"The eruption of Mount Vesuvius in 79 AD was one of the most catastrophic and infamous volcanic eruptions in European history. Historians have learned about the eruption from the eyewitness account of Pliny the Younger, a Roman administrator and poet. Mount Vesuvius spewed a deadly cloud of volcanic gas, stones, and ash to a height of 33 kilometres (21 mi), ejecting molten rock and pulverized pumice at the rate of 1.5 million tons per second, ultimately releasing a hundred thousand times the thermal energy of the Hiroshima bombing. Several Roman settlements were obliterated and buried underneath massive pyroclastic surges and ashfall deposits, the most well known being Pompeii and Herculaneum. The number of deaths is difficult to evaluate. The remains of about 1500 people have been found at Pompeii and Herculaneum, but it is not known whether they represent a small or a large part of the overall deaths.
Reconstructions of the eruption and its effects vary considerably in the details but have the same overall features. The eruption lasted for two days. The morning of the first day, August 24, was perceived as normal by the only eyewitness to leave a surviving document, Pliny the Younger, who at that point was staying at Misenum, on the other side of the Bay of Naples about 30 kilometres (19 mi) from the volcano, which may have prevented him from noticing the early signs of the eruption. He was not to have any opportunity, during the next two days, to talk to people who had witnessed the eruption from Pompeii or Herculaneum (indeed he never mentions Pompeii in his letter), so he would not have noticed early, smaller fissures and releases of ash and smoke on the mountain, if such had occurred earlier in the morning. Around 1:00 p.m., Mount Vesuvius violently exploded, throwing up a high-altitude column from which ash began to fall, blanketing the area. Rescues and escapes occurred during this time. At some time in the night or early the next day, August 25, pyroclastic flows in the close vicinity of the volcano began. Lights seen on the mountain were interpreted as fires. People as far away as Misenum fled for their lives. The flows were rapid-moving, dense, and very hot, knocking down wholly or partly all structures in their path, incinerating or suffocating all population remaining there and altering the landscape, including the coastline. These were accompanied by additional light tremors and a mild tsunami in the Bay of Naples. By evening of the second day the eruption was over, leaving only haze in the atmosphere through which the sun shone weakly.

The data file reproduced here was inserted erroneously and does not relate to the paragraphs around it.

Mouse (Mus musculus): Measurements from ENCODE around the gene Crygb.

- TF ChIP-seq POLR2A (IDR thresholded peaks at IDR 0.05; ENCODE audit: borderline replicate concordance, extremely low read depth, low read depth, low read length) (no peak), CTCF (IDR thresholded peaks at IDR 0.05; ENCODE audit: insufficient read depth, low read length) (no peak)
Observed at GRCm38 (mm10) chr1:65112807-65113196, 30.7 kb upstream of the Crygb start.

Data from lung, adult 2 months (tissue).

Pliny the Younger wrote an account of the eruption:
Broad sheets of flame were lighting up many parts of Vesuvius; their light and brightness were the more vivid for the darkness of the night... it was daylight now elsewhere in the world, but there the darkness was darker and thicker than any night.
By 2003 around 1,044 casts made from impressions of bodies in the ash deposits had been recovered in and around Pompeii, with the scattered bones of another 100. The remains of about 332 bodies have been found at Herculaneum (300 in arched vaults discovered in 1980).What percentage these numbers are of the total dead or the percentage of the dead to the total number at risk remain completely unknown.
Thirty-eight percent of the 1044 were found in the ash fall deposits, the majority inside buildings. These are thought to have been killed mainly by roof collapses, with the smaller number of victims found outside buildings probably killed by falling roof slates or by larger rocks thrown out by the volcano. This differs from modern experience, since over the last four hundred years only around 4% of victims have been killed by ash falls during explosive eruptions. The remaining 62% of remains found at Pompeii were in the pyroclastic surge deposits, and thus were probably killed by them. It was initially believed that due to the state of the bodies found at Pompeii and the outline of clothes on the bodies it was unlikely that high temperatures were a significant cause. But in 2010, studies indicated that during the fourth pyroclastic surge – the first surge to reach Pompeii – temperatures reached 300 °C (572 °F). Volcanologist Giuseppe Mastrolorenzo, who led the study noted that "(It was) enough to kill hundreds of people in a fraction of a second". In reference as to why the bodies were frozen in suspended action, "The contorted postures are not the effects of a long agony, but of the cadaveric spasm, a consequence of heat shock on corpses."
Herculaneum, which was much closer to the crater, was saved from tephra falls by the wind direction, but was buried under 23 metres (75 ft) of material deposited by pyroclastic surges. It is likely that most, or all, of the known victims in this town were killed by the surges, particularly given evidence of high temperatures found on the skeletons of the victims found in the arched vaults, and the existence of carbonised wood in many of the buildings.
These people were all caught on the former seashore by the first surge and died of thermal shock but not of carbonization, although some were partly carbonized by later and hotter surges. The arched vaults were most likely boathouses, as the crossbeams in the overhead were probably for the suspension of boats. No boats have been found, indicating they may have been used for the earlier escape of some of the population. The rest were concentrated in the chambers at a density of as high as 3 persons per square meter. As only 85 metres (279 ft) of the coast have been excavated, the casualties waiting to be excavated may well be as high as the thousands."
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Scanned : Photogrammetry (Processed using Agisoft PhotoScan)